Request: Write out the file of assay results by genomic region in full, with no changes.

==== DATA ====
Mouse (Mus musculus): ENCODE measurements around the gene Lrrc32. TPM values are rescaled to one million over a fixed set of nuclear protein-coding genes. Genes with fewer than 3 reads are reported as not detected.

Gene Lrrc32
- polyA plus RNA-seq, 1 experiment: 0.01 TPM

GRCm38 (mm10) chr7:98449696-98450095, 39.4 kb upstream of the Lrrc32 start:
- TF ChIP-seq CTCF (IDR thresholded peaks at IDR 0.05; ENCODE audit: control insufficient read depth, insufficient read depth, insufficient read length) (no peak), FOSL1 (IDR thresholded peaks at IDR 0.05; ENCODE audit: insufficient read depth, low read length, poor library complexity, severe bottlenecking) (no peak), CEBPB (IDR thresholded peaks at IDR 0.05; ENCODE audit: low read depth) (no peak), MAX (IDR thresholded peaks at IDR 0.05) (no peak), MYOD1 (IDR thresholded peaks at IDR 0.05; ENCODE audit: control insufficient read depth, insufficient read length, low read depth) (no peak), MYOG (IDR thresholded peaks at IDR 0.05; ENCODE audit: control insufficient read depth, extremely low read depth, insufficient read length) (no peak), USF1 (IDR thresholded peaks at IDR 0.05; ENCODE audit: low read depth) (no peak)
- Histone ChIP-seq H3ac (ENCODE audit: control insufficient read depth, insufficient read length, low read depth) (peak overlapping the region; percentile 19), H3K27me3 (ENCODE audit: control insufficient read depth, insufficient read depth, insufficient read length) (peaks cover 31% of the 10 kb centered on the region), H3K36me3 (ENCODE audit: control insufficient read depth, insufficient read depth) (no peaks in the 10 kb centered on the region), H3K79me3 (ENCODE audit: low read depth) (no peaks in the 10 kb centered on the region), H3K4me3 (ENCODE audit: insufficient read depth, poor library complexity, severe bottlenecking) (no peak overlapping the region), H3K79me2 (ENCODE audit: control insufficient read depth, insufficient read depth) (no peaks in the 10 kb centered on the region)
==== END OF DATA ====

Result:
Mouse (Mus musculus): ENCODE measurements around the gene Lrrc32. TPM values are rescaled to one million over a fixed set of nuclear protein-coding genes. Genes with fewer than 3 reads are reported as not detected.

Gene Lrrc32
- polyA plus RNA-seq, 1 experiment: 0.01 TPM

GRCm38 (mm10) chr7:98449696-98450095, 39.4 kb upstream of the Lrrc32 start:
- TF ChIP-seq CTCF (IDR thresholded peaks at IDR 0.05; ENCODE audit: control insufficient read depth, insufficient read depth, insufficient read length) (no peak), FOSL1 (IDR thresholded peaks at IDR 0.05; ENCODE audit: insufficient read depth, low read length, poor library complexity, severe bottlenecking) (no peak), CEBPB (IDR thresholded peaks at IDR 0.05; ENCODE audit: low read depth) (no peak), MAX (IDR thresholded peaks at IDR 0.05) (no peak), MYOD1 (IDR thresholded peaks at IDR 0.05; ENCODE audit: control insufficient read depth, insufficient read length, low read depth) (no peak), MYOG (IDR thresholded peaks at IDR 0.05; ENCODE audit: control insufficient read depth, extremely low read depth, insufficient read length) (no peak), USF1 (IDR thresholded peaks at IDR 0.05; ENCODE audit: low read depth) (no peak)
- Histone ChIP-seq H3ac (ENCODE audit: control insufficient read depth, insufficient read length, low read depth) (peak overlapping the region; percentile 19), H3K27me3 (ENCODE audit: control insufficient read depth, insufficient read depth, insufficient read length) (peaks cover 31% of the 10 kb centered on the region), H3K36me3 (ENCODE audit: control insufficient read depth, insufficient read depth) (no peaks in the 10 kb centered on the region), H3K79me3 (ENCODE audit: low read depth) (no peaks in the 10 kb centered on the region), H3K4me3 (ENCODE audit: insufficient read depth, poor library complexity, severe bottlenecking) (no peak overlapping the region), H3K79me2 (ENCODE audit: control insufficient read depth, insufficient read depth) (no peaks in the 10 kb centered on the region)